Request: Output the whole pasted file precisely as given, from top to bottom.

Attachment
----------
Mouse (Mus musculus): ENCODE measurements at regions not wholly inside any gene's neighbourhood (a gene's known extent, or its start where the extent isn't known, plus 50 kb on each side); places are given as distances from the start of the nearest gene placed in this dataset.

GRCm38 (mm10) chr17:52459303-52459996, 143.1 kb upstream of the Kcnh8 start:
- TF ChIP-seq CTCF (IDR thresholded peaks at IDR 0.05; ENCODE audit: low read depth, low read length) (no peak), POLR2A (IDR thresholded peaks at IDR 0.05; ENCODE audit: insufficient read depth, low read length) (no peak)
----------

Mouse (Mus musculus): ENCODE measurements at regions not wholly inside any gene's neighbourhood (a gene's known extent, or its start where the extent isn't known, plus 50 kb on each side); places are given as distances from the start of the nearest gene placed in this dataset.

GRCm38 (mm10) chr17:52459303-52459996, 143.1 kb upstream of the Kcnh8 start:
- TF ChIP-seq CTCF (IDR thresholded peaks at IDR 0.05; ENCODE audit: low read depth, low read length) (no peak), POLR2A (IDR thresholded peaks at IDR 0.05; ENCODE audit: insufficient read depth, low read length) (no peak)